The Need for Citizens to Better Understand Police Work


OK, so what’s the Athens-Clarke County answer to backing our police and stopping the “defund the police” movement from jeopardizing our safety?

Well, Sergeant Jerry Johnson, a police/community instructor and cop-on-the-street in the ACC police department has an answer:

Walk a mile in a police officer’s shoes by educating yourself on how your local ACC police department operates.  Only then will you be prepared to knowledgeably speak out on behalf of our police.

Sergeant Jerry’s “get educated” message was the subject of a talk he gave at a recent “Coffee for Cops” meeting at Young Harris Methodist Church on Prince Street.  I attended this event and later worked with Sergeant Jerry to write this interview story.

He covers a wide range of topics here from “community policing” and preventing school violence. . . to cell phone recording of police-in-action and the free classes available for Athens citizens to learn how the ACCPD does its work.


The Wisdom of "Community Policing"


Dan Baker, Editor, The Watch Dawgs: Sergeant Jerry, to begin, can you tell us a bit about your background?

Sergeant Jerry Johnson: Sure, Dan.  I’ve been with the ACC police department almost 15 years.  Actually, this is a second career for me.  Most of my background is in sales and retail: I worked a long time in the private sector for Enterprise Rent a Car.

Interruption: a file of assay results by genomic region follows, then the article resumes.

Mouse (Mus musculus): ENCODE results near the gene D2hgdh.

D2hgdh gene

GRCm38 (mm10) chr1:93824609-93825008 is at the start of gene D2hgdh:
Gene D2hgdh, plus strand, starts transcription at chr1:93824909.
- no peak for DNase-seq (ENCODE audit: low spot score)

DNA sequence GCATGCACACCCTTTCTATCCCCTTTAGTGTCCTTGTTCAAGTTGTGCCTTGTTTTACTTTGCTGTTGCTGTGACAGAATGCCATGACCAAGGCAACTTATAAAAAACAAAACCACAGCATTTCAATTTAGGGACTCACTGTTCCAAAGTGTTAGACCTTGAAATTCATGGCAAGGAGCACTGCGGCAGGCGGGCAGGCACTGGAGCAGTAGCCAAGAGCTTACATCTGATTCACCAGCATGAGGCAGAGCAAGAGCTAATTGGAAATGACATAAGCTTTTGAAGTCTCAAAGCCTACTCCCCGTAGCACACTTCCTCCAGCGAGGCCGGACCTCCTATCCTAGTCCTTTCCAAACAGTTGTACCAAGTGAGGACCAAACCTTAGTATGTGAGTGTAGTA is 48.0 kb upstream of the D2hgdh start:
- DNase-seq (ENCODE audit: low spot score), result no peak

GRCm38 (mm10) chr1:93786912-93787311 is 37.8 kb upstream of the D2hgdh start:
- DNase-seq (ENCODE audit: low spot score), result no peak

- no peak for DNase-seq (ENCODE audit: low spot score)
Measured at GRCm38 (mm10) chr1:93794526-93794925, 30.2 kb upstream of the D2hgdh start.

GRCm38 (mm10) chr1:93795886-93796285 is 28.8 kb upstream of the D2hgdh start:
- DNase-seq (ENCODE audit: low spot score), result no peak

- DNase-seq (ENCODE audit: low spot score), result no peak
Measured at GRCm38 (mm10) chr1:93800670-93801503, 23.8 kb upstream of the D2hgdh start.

And, in a way, working at Enterprise Rent a Car prepared me for my police work.  At Enterprise I specialized in car rentals; today I specialize in reporting and preventing car accidents. :- )

Actually, I think a sales background is perfect for engaging with the citizens you serve.

Yes, citizen engagement is absolutely key.  In the law enforcement world, we call that community policing, a practice that’s been active here in Athens for twenty or more years.  In fact, when I started with the department, that’s all we talked about.

Community policing is about officers getting out of the car to talk to people, and getting to know the folks in their specific zone or neighborhood.

I tell my guys: “You need to know the folks who own stores in Triangle Plaza.  Pay a visit to manager of the Family Dollar Store down on Winterville Road.  Also go down and meet the owners of the RaceTrak on Oconee Street.  Let them see that there’s a bit more to you than just that uniform.”

Community policing

Community policing is powerful because once you build those relationships, my job as a police officer gets easier, especially when it comes to enforcing laws.  Because we do enforce laws and local ordinances.  And we’re also tasked with upholding the Constitution of the United States — and the Constitution of the State of Georgia.

But besides being police officers, we are also members of this community.  I’ve lived here in Athens since 2004.  It’s my home.  Also, my wife was born and raised here.  Either way, I’ve been in and around Athens for 25 years.

Now if I can’t go out and engage with the folks I live with in Athens, that makes me less of a police officer.  That’s my personal philosophy.

I was stationed at a U.S.  Naval Base in Sasebo City, Japan in the early 80s.  And I was one of a few Americans there who chose to live in an apartment in the Japanese community.